Spam Slam

Hack InOut 2017

1 December 2017

This project was done as part of Hack InOut, a 30 hour hackathon held at Bengaluru in Fall 2017. There was a blockchain track and we had never explored this trending technology before, so we figured we would do something in this space. However, our idea can be implemented, and perhaps in a better manner, without blockchain as well. With due gratitude to Gnosis who sponsored the first prize that we got in the Blockchain Track, and whose platform we used in the hackathon implementation, I would discuss the idea independent of an implementation.

Spam prevention is costly. According to a study in 2012 by American Economic Association, it costs the world $50 billion and earns the spammers about $50 million. This is one of the more modest estimates. The study also reported the cause to be the ease of sending spams, and suggested a heavier negative penalty would do the world good. Drawing from one of Vitalik Buterin, the Ethereum co-founder’s many crazy ideas, we wondered what if sending emails did cost us? And then one wonders isn’t this the same as putting stamps on letters? And perhaps one can paste a costlier stamp if one wants their message delivered faster?

Consider additionally the culture shift that we had with the exponential growth of telecommunications. Calling someone was the way to go and it was much quicker than sending letters that take a long time to come back to you, but as it turns out, we prefer it be less instant and we let the other person take their time to reply. On similar lines of a cultural oscillation, perhaps we do not prefer to have sending emails for free. If we have a system of digital stamps, imagine what more could we achieve. If someone has paid for a costlier stamp, then the message will be delievered to you faster. The urgency is reflected in the cost you pay for it. For friends and family, it would be easy to have a setting where they don’t have to pay anything to contact you, but for everyone else, you end up having a really effective filter.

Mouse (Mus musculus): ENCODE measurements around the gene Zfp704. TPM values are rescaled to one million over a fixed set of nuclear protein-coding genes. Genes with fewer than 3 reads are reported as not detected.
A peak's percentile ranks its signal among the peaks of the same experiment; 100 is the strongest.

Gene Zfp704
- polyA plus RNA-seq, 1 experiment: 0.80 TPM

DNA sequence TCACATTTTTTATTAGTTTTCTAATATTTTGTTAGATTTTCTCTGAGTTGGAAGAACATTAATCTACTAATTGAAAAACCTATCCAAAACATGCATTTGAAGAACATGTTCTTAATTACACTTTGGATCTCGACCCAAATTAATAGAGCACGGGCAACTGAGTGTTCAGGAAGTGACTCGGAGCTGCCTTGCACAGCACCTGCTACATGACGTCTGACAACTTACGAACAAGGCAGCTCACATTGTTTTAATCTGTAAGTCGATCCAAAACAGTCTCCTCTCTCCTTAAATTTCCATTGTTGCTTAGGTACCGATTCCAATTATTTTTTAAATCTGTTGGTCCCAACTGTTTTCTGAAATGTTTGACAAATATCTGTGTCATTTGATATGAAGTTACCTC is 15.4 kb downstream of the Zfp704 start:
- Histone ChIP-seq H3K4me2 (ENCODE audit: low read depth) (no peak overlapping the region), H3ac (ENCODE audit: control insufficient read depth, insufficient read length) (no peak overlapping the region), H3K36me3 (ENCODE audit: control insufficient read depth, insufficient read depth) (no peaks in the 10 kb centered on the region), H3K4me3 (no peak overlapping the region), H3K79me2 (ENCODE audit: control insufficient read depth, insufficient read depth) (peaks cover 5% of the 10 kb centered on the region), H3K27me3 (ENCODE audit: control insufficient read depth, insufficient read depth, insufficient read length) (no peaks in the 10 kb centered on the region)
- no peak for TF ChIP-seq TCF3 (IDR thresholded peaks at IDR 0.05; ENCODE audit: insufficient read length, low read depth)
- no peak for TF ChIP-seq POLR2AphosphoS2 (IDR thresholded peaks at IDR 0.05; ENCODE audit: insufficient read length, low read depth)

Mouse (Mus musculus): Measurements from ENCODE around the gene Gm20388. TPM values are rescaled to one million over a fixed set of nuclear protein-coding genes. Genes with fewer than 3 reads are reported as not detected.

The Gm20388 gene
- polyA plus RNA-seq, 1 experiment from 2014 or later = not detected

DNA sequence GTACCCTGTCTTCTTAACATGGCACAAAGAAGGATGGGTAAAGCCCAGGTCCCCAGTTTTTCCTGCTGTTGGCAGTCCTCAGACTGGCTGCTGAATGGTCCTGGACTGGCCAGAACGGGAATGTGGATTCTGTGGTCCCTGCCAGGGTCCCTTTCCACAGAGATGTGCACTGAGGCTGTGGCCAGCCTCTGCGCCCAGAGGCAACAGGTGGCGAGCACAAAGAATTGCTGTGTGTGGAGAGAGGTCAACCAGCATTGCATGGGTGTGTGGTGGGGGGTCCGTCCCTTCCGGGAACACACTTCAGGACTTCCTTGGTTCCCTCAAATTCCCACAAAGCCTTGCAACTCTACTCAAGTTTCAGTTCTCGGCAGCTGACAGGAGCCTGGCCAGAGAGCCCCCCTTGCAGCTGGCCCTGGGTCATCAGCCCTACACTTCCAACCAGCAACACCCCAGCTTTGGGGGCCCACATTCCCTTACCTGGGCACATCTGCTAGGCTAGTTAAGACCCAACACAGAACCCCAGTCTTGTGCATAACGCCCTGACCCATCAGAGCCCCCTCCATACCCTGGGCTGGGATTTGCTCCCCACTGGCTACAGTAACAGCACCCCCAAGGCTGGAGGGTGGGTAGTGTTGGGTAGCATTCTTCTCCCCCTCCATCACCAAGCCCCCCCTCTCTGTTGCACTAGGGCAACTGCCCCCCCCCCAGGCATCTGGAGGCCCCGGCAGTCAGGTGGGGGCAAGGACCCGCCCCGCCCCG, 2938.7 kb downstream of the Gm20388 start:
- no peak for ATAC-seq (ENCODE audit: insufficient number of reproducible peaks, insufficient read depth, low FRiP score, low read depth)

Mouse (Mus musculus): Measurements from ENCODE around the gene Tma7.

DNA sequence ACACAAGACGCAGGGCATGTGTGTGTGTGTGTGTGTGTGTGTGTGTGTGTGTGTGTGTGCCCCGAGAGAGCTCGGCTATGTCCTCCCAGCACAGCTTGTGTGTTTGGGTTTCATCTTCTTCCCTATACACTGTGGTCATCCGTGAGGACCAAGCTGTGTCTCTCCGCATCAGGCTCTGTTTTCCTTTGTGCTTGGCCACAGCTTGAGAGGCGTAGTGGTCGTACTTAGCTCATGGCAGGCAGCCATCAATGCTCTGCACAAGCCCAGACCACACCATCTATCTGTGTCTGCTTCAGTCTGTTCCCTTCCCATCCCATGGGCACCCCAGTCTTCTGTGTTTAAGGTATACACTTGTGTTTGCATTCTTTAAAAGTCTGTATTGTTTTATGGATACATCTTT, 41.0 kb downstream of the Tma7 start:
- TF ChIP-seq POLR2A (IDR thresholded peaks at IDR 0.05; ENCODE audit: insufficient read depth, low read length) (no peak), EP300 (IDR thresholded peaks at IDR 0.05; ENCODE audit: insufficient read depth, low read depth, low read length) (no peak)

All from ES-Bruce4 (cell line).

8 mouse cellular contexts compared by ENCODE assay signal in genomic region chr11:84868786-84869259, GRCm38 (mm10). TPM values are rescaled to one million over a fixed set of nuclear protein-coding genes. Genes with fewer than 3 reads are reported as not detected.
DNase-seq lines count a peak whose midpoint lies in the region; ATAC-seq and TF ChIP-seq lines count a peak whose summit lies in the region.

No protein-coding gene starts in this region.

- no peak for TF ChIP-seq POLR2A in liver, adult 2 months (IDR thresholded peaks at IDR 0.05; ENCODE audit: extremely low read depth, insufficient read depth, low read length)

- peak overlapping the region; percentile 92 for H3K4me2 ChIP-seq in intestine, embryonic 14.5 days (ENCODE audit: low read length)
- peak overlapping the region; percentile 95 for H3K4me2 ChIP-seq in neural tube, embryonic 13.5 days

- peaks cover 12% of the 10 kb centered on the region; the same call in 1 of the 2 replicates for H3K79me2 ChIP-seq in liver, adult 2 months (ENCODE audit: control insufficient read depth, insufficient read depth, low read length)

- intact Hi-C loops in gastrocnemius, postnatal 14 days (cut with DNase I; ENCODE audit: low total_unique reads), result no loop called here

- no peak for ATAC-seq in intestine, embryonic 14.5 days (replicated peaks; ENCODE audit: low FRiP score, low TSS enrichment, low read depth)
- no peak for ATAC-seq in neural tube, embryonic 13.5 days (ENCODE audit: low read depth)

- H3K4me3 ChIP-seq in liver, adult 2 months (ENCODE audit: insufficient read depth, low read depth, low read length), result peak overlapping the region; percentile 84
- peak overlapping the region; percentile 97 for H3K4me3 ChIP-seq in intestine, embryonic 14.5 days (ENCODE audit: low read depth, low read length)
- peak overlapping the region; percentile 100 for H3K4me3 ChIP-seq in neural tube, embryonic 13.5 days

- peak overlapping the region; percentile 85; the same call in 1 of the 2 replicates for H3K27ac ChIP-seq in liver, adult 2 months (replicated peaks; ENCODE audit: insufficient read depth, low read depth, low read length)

There is one major challenge. How do you shift our civilisation to work on this model from the current one? This, we do have no clear answer for, and if we did, we would be off implementing that. Apart from this, we spent a long time thinking of other loopholes with the plan and we were able to shoot down everything that we did come up with. As part of the hackathon prize, we also won office hours with YCombinator, who also did not see more problems with the idea than the one which I’ve already highlighted. I would be delighted to have more discussion on this if you wish and are welcome to write back to me.

You can find the full presentation here.

Thanks to Akash Trehan and Kumar Ashutosh for working with me on this project.